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Leveraging Supply Chain Excellence to Optimize Cash Flow, Gain Competitive Edge


3/7/14

During the recession, many retail and consumer products companies found themselves with declining sales, bloated inventories, and limited access to lending, which forced CFOs to focus their attention on supply chain liquidity. Now that the economy and corporate balance sheets have improved, should these companies revert to old behaviors? The answer is a resounding “No!”

Optimizing the working capital tied up in their organization’s supply chain is a winning strategy embraced by leading companies. The visionary leaders of such companies understand that working capital levels are largely influenced by inventory levels, which are determined by how effectively a company executes a strong supply chain strategy.

When Inventory Is Not an Asset

Many organizations question whether inventory is always considered an asset. Keeping too little inventory often results in both lost sales and lost customers, while excessive inventory increases costs and adversely affects cash flow.

Effective supply chain management seeks to balance customer service and product availability with cost and risk. However, higher levels of inventory in the supply chain often do not translate to better service or increased sales.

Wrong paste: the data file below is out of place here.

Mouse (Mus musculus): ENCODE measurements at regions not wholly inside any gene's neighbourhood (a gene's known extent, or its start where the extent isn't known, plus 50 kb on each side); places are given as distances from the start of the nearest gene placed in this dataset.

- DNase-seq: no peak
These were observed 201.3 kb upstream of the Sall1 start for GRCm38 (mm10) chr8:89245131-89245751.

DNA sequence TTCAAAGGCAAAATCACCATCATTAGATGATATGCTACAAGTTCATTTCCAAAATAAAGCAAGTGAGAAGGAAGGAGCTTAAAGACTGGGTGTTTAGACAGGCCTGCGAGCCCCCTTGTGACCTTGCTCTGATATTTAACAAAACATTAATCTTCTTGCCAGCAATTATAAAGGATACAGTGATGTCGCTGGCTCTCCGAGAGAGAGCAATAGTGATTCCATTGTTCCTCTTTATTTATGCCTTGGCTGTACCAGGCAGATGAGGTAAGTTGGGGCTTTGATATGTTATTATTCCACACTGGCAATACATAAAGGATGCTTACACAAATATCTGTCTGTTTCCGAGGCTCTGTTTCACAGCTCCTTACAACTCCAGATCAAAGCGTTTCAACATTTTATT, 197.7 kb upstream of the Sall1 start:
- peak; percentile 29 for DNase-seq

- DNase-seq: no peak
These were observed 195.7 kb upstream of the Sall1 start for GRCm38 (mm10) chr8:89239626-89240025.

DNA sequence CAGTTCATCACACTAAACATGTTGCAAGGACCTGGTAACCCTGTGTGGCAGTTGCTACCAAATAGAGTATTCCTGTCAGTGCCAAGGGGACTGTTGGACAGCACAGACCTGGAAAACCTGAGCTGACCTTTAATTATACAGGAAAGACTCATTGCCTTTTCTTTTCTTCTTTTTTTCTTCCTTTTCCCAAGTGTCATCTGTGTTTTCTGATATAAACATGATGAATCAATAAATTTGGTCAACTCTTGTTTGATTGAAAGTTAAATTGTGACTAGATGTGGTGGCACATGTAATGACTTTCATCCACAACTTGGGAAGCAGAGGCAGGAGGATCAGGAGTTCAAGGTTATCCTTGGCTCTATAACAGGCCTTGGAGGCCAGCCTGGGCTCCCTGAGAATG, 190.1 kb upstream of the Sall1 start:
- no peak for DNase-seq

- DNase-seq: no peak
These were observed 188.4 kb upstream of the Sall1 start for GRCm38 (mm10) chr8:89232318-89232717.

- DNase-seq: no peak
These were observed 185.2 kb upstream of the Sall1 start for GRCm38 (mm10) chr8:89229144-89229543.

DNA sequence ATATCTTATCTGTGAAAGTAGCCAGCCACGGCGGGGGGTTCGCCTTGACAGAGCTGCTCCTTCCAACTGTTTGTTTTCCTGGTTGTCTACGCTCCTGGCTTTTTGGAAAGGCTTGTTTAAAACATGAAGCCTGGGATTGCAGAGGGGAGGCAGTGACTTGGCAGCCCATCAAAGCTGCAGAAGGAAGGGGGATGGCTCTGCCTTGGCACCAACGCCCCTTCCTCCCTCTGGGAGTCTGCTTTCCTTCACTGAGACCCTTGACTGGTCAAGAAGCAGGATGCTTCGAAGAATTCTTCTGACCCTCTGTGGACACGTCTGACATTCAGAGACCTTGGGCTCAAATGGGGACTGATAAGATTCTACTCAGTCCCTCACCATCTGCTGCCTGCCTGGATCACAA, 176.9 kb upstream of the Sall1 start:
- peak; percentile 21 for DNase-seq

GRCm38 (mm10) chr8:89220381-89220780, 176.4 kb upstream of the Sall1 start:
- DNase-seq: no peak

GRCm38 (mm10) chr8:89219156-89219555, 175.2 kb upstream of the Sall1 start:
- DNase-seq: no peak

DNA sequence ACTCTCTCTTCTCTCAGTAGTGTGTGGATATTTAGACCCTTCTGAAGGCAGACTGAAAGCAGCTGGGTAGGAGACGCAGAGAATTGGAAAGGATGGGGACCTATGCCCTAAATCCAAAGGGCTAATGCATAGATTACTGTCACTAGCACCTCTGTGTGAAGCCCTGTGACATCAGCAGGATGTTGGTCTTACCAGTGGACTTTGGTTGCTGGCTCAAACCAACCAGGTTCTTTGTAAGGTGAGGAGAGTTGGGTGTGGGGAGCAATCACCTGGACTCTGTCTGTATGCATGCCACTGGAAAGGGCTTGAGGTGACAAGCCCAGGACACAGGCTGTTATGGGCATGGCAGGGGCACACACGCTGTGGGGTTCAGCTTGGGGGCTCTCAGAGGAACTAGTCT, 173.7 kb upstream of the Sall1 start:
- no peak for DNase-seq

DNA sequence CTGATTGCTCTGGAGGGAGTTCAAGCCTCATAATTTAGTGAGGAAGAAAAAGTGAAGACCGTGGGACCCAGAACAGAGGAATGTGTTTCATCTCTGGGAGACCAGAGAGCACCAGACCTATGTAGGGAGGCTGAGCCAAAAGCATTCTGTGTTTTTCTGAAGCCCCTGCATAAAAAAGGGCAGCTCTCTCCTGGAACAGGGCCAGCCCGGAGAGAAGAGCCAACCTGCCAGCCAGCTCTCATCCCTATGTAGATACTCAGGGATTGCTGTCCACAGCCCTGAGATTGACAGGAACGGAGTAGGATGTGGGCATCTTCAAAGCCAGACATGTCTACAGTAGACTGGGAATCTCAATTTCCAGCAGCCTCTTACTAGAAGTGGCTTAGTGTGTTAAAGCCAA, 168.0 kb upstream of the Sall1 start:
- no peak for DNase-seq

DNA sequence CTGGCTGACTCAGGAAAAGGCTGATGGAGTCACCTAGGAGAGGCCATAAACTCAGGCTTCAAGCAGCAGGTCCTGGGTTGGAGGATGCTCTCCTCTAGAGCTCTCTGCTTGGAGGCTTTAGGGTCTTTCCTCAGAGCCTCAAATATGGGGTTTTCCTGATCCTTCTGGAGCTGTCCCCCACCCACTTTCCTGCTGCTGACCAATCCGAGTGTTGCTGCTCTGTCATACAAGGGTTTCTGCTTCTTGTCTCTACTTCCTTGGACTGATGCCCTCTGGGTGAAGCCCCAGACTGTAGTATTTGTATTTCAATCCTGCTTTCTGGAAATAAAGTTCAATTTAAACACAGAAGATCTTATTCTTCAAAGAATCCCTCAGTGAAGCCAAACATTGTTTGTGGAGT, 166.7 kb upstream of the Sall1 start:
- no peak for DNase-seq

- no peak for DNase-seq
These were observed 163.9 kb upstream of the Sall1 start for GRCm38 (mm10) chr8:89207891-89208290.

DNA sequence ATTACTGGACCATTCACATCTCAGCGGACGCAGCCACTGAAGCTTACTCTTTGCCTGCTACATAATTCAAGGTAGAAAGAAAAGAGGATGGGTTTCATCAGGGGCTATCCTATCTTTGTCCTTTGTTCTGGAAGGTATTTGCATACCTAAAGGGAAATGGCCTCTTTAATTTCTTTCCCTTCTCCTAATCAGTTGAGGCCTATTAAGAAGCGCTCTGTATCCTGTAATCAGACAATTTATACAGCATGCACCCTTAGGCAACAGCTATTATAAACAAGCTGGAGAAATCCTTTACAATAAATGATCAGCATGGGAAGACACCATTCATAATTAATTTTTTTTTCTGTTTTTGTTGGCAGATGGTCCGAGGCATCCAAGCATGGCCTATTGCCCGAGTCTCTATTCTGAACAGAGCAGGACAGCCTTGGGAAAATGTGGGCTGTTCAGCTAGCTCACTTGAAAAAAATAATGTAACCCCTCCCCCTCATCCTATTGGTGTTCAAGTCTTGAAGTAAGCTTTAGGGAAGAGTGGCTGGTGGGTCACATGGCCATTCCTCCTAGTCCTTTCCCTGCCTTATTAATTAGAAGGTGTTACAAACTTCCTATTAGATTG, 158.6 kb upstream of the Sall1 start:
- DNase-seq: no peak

The most direct effect inventory has on net profit can be measured via carrying costs. However, lagging supply chain performance also directly affects the bottom line in the following ways:

  • Cash tied up in inventory can’t be used for more productive purposes, so total return lags
  • In the short term, stock-outs have a direct negative effect on sales volumes, and in the longer term, customers and channel partners will seek out more dependable sources of supply
  • High inventory levels in the supply chain translate to slower realization of and reaction time to changes in customer demand, so sales opportunities are lost
  • High inventory levels in the supply chain increase exposure to risk that product will become unsalable or increase the need for discounting, thus damaging margins and brand status
     

One Solution: Designing an Efficient Supply Chain